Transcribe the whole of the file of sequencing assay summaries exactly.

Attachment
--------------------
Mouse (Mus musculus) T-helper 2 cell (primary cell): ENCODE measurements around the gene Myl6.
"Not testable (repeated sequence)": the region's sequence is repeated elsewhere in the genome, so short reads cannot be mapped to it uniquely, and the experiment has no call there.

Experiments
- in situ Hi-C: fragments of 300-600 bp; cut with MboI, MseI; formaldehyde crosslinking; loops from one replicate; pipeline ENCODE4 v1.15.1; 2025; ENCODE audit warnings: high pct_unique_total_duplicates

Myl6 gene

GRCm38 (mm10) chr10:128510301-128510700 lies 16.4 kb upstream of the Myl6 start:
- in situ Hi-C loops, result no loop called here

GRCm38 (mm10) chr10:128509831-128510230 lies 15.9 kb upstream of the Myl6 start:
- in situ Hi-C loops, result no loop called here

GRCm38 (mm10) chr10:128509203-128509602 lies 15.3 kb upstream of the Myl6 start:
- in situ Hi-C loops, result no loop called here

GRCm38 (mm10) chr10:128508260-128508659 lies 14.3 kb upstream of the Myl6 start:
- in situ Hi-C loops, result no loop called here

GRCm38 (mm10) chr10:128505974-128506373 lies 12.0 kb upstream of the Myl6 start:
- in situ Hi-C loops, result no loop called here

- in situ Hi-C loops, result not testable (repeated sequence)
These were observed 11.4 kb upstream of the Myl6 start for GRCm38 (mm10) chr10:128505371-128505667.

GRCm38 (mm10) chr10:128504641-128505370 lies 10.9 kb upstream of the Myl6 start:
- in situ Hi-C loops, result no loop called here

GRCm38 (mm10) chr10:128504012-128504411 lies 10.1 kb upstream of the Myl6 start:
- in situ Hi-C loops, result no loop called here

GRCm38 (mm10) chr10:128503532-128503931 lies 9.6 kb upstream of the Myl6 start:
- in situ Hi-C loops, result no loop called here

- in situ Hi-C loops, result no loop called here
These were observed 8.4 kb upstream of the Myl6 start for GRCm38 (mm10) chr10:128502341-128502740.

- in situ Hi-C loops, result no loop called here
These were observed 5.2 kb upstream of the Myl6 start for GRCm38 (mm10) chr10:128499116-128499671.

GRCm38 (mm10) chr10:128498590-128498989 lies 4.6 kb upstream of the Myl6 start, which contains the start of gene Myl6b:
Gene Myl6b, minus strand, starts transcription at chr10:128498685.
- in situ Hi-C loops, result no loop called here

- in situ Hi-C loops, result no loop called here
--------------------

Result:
Mouse (Mus musculus) T-helper 2 cell (primary cell): ENCODE measurements around the gene Myl6.
"Not testable (repeated sequence)": the region's sequence is repeated elsewhere in the genome, so short reads cannot be mapped to it uniquely, and the experiment has no call there.

Experiments
- in situ Hi-C: fragments of 300-600 bp; cut with MboI, MseI; formaldehyde crosslinking; loops from one replicate; pipeline ENCODE4 v1.15.1; 2025; ENCODE audit warnings: high pct_unique_total_duplicates

Myl6 gene

GRCm38 (mm10) chr10:128510301-128510700 lies 16.4 kb upstream of the Myl6 start:
- in situ Hi-C loops, result no loop called here

GRCm38 (mm10) chr10:128509831-128510230 lies 15.9 kb upstream of the Myl6 start:
- in situ Hi-C loops, result no loop called here

GRCm38 (mm10) chr10:128509203-128509602 lies 15.3 kb upstream of the Myl6 start:
- in situ Hi-C loops, result no loop called here

GRCm38 (mm10) chr10:128508260-128508659 lies 14.3 kb upstream of the Myl6 start:
- in situ Hi-C loops, result no loop called here

GRCm38 (mm10) chr10:128505974-128506373 lies 12.0 kb upstream of the Myl6 start:
- in situ Hi-C loops, result no loop called here

- in situ Hi-C loops, result not testable (repeated sequence)
These were observed 11.4 kb upstream of the Myl6 start for GRCm38 (mm10) chr10:128505371-128505667.

GRCm38 (mm10) chr10:128504641-128505370 lies 10.9 kb upstream of the Myl6 start:
- in situ Hi-C loops, result no loop called here

GRCm38 (mm10) chr10:128504012-128504411 lies 10.1 kb upstream of the Myl6 start:
- in situ Hi-C loops, result no loop called here

GRCm38 (mm10) chr10:128503532-128503931 lies 9.6 kb upstream of the Myl6 start:
- in situ Hi-C loops, result no loop called here

- in situ Hi-C loops, result no loop called here
These were observed 8.4 kb upstream of the Myl6 start for GRCm38 (mm10) chr10:128502341-128502740.

- in situ Hi-C loops, result no loop called here
These were observed 5.2 kb upstream of the Myl6 start for GRCm38 (mm10) chr10:128499116-128499671.

GRCm38 (mm10) chr10:128498590-128498989 lies 4.6 kb upstream of the Myl6 start, which contains the start of gene Myl6b:
Gene Myl6b, minus strand, starts transcription at chr10:128498685.
- in situ Hi-C loops, result no loop called here

- in situ Hi-C loops, result no loop called here